What is it about?
Reelin is a protein that is involved in synaptic function and memory signaling, and both mechanisms have been found deteriorated in Alzheimer's disease (AD). Our previous studies indicated that the β-amyloid protein (Aβ), a key protein in the AD pathology, impairs reelin activity and also increases reelin expression. In the current study, we describe that reelin protein and mRNA levels are increased in the AD brain, particularly at advanced stages, compared to control subjects. In those AD subjects that carry the expression of ApoE4 (apolipoprotein E4; i.e.: a risk factor to develop the disease), the increment in reelin mRNA levels sn lower than those ApoE4 non-carriers subjects. Reelin transmits its signals intracellularly by binding to a receptor in the cell membrane, ApoER2 (apolipoprotein E receptor 2). When reelin binds to ApoER2, the receptor is processed, generating intracellular fragments which are able to modulate reelin expression. We found that the levels of these ApoER2 fragments appeared significantly lower in cultured cells treated with Aβ and in brain extracts from advanced AD. Our data suggest that Aβ interferes in reelin signaling, precluding the generation of ApoER2 fragments and therefore, interfering in reelin expression, likely contributing to the progression of AD.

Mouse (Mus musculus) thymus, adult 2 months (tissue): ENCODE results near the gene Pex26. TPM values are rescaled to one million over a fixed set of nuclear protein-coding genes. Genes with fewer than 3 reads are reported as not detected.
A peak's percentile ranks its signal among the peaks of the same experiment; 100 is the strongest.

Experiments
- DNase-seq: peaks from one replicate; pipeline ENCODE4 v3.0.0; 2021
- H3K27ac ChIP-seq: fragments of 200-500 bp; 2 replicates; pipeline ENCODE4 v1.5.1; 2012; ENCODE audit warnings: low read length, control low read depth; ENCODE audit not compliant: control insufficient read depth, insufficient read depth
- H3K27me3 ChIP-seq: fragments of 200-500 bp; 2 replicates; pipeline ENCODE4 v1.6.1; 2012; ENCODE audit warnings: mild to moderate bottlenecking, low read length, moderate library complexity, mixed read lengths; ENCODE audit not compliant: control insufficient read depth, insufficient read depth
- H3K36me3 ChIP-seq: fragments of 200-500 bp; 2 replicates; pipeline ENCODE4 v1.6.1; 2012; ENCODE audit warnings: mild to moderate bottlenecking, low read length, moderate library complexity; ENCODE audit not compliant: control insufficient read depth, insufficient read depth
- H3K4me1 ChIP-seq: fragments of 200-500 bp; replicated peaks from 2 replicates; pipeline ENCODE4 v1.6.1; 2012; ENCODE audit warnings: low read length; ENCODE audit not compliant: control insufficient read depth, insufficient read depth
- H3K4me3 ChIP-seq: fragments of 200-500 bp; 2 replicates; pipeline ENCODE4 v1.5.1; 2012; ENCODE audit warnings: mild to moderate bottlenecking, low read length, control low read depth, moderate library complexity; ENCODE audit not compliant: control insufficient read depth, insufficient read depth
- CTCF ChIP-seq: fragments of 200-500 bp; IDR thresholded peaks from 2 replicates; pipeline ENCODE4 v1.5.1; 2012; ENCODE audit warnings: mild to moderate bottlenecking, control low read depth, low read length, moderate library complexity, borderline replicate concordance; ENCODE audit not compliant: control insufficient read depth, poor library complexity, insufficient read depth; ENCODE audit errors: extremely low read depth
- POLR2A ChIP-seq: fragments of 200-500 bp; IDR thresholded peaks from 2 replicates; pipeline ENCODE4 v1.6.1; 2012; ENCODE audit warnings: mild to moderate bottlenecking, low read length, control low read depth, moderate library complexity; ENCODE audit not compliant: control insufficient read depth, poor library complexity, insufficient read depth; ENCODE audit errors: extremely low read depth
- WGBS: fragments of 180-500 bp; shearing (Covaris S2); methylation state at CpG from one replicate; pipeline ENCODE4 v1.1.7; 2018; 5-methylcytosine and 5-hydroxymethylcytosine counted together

The following have contributed to this page: Javier Saez-Valero
In partnership with: